Amazon Stock Is a Buy Despite Downturn

  • Amazon (AMZN) stock is down 37% in 2022.
  • Operating cash flow turned negative in the first quarter, alongside other retailers.
  • Next month’s Prime Day event will be a key test of support.
AMZN stock - Amazon Stock Is a Buy Despite Downturn

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Amazon (NASDAQ:AMZN), the original cloud czar, has fallen from its throne. The latest tech downturn will be heralded by reporters as the death of the cloud gods, a clouddammerung.

A market cap once poised to pass $2 trillion is now fighting to hold $1 trillion. A 20-1 stock split that was supposed to serve as a catalyst has instead proven an excuse to dump it.

Amazon was trading June 16 at about $105/share, a market cap under $1.1 trillion. Since the start of 2022 its value has fallen by 37%, almost doubling the fall of the Nasdaq average.

Ticker Company Price
AMZN Amazon $105.20

But the business keeps growing. Amazon is expected to report earnings of 14 cents/share on revenue of $120 billion on July 28. That’s up from sales of $113 billion for last year’s second quarter.

AMZN Stock and Retail Pain

Despite the enormous size and growth of Amazon Web Services, the company’s cloud operation, it is still mainly a retailer. That’s the real problem here.

AWS brought in $18.4 billion of revenue during the first quarter, up 36% from a year earlier. It reported 35% of that revenue, $6.5 billion, as operating income. But that still represented just over 10% of the $116 billion in sales it reported for the quarter.

Large retailers like Walmart (NYSE:WMT) and Target (NYSE:TGT) have been whipsawed. They felt forced to double orders last year due to tight supply chains. By the time those orders came in, customer interest had waned. This was even true at Amazon, which reported nearly $3 billion in losses from retail operations during the first quarter, and growth of only 8% in North America. International product sales declined 6%.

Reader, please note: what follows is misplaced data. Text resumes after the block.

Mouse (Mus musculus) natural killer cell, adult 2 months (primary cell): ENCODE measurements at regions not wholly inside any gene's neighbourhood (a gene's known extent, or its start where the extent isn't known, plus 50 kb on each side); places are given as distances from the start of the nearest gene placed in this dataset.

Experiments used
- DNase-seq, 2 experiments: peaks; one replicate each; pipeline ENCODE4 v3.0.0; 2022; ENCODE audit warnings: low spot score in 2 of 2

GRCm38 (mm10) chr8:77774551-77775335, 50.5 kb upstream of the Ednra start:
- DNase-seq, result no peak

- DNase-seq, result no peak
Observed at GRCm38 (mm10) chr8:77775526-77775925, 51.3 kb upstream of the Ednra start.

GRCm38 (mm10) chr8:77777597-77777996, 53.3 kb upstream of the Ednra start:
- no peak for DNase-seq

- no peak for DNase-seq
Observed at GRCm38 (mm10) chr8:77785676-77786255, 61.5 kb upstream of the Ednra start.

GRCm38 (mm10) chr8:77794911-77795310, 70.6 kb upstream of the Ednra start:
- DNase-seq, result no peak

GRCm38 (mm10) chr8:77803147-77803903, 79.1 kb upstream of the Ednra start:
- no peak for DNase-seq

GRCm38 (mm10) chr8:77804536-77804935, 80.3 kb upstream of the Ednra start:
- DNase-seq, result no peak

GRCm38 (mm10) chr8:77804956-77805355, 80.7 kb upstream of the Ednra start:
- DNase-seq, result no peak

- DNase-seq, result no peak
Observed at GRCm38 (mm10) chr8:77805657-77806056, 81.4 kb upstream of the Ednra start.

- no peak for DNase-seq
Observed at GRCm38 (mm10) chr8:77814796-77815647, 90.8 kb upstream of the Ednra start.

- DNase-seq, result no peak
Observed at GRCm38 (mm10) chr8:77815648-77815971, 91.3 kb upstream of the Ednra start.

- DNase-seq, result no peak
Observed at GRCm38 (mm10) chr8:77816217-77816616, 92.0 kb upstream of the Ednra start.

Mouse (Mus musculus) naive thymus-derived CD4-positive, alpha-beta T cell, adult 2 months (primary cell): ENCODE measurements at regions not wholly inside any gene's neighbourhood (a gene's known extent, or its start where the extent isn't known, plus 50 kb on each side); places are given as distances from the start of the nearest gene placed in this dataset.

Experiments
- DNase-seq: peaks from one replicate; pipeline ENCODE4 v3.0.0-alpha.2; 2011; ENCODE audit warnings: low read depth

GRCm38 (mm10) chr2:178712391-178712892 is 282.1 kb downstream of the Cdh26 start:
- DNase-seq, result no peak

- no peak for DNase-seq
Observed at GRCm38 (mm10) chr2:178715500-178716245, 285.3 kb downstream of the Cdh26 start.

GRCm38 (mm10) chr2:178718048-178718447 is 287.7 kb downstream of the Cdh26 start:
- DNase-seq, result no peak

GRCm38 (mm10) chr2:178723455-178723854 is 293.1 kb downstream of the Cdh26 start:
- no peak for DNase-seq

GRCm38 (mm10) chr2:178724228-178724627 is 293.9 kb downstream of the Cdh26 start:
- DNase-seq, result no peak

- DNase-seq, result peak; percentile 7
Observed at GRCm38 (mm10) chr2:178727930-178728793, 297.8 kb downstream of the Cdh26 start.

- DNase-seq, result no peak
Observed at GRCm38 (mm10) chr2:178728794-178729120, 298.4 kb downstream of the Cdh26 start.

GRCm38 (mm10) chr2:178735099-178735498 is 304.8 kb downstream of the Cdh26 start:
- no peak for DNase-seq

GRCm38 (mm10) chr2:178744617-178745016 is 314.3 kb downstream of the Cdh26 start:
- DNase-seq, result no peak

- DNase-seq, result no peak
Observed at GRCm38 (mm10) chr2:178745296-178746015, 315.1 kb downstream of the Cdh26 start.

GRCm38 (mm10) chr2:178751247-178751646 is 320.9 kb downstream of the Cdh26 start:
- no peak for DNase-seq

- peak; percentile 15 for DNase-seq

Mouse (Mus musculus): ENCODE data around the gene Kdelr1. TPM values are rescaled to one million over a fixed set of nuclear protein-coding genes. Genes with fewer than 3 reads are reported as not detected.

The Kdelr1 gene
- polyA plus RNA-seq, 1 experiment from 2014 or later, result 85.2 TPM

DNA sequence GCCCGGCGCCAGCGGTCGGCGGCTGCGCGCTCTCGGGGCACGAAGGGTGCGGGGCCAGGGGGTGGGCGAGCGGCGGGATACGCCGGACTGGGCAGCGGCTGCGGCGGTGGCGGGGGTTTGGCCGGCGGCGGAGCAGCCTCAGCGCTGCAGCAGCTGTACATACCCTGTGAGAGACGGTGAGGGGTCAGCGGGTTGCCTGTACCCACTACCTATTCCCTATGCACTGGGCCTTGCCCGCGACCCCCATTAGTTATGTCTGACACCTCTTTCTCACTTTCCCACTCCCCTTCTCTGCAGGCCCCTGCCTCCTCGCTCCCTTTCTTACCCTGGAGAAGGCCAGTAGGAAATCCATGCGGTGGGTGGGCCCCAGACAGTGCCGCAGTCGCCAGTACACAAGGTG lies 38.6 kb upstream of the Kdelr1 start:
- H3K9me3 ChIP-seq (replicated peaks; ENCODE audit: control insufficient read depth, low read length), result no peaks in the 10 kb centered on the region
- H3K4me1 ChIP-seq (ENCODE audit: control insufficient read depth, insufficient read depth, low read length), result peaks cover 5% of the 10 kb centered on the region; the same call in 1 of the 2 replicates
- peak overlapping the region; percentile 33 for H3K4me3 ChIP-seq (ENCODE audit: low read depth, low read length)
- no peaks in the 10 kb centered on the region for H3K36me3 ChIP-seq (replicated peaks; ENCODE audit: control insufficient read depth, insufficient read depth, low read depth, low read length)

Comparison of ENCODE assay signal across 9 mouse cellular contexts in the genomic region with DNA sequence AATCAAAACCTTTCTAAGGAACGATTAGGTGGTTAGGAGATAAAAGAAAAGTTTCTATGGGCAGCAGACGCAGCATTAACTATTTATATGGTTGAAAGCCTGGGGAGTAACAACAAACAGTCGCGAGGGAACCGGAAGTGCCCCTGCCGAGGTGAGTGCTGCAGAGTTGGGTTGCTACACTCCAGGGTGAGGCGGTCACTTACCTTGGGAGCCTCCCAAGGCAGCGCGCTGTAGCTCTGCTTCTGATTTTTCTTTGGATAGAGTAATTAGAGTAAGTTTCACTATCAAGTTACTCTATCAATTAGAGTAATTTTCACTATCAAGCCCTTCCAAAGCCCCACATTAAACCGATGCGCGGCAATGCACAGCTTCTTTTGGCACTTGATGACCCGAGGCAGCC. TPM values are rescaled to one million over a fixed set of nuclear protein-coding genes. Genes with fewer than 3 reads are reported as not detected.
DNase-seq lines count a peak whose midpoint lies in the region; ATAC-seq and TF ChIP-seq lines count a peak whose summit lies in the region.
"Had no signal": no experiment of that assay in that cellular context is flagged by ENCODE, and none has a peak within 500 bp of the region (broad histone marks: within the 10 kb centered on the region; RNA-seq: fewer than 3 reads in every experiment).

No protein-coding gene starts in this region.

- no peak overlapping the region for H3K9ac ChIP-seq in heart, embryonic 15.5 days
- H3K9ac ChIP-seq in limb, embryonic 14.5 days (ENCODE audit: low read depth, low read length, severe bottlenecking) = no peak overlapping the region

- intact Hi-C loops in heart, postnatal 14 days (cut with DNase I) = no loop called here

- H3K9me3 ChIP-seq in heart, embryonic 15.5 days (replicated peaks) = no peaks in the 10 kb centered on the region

The cloud was built to feed off the retailer. But the retailer is now sponging off the cloud.

They Still Believe

Analysts are still pounding the table for Amazon stock. There are 38 of them at Tipranks and recently 36 said buy.

Watch it surge on the stock split, said Bloomberg. Goldman Sachs (NYSE:GS) still sees 55% upside potential , even while it jettisons other tech stocks.

JPMorgan Chase (NYSE:JPM) analysts still see Prime, its $12/month shipping and media bundle, as a great value. Doug Anmuth said it delivers customers $1,100 in annual value for its $139/year price.

But since the split, the stock’s fall has only accelerated. It’s down 12% since June 6. Technicians think it could fall below $100/share.

Time to Split?

There’s an easy way to raise the AMZN stock price. Split up the company.

The retail arm of Amazon is two-thirds the size of Walmart, which has a market cap of $327 billion. That makes its value about $222 billion. That means you’re currently getting Amazon’s cloud and media arms for under $900 billion, less than 9 times revenue. Those operations are profitable.

The problem lies in financing them. Amazon finances its capital spending, $15 billion last quarter, with cash flow, $39 billion of it in the last 12 months. Walmart, a pure retailer, had $17.6 billion of operating cash flow for its last four quarters.

The Bottom Line

The fall of AMZN stock is driven by fear for its cash flow. If we are heading into a recession due to high interest rates and rising fuel prices, that cash flow could be in peril. Thus, goes the argument, so could Amazon’s capital budget.

But we’re not in a recession yet. Consumers continue to spend. Amazon has used the slowdown to improve its supply chain and operations. I recently ordered a bicycle seat from them at dinner and had it on my porch the next morning.

Prime Day, Amazon’s annual clearance sale, will be on July 12-13. If that lays an egg, those who have been selling AMZN stock are right and analysts are wrong to keep believing.

But I don’t think we’re wrong.

On the date of publication, Dana Blankenhorn held a long position in AMZN. The opinions expressed in this article are those of the writer, subject to the InvestorPlace.com Publishing Guidelines.

Dana Blankenhorn has been a financial and technology journalist since 1978. He is the author of Technology’s Big Bang: Yesterday, Today and Tomorrow with Moore’s Law, available at the Amazon Kindle store. Write him at danablankenhorn@gmail.com, tweet him at @danablankenhorn, or subscribe to his Substack.


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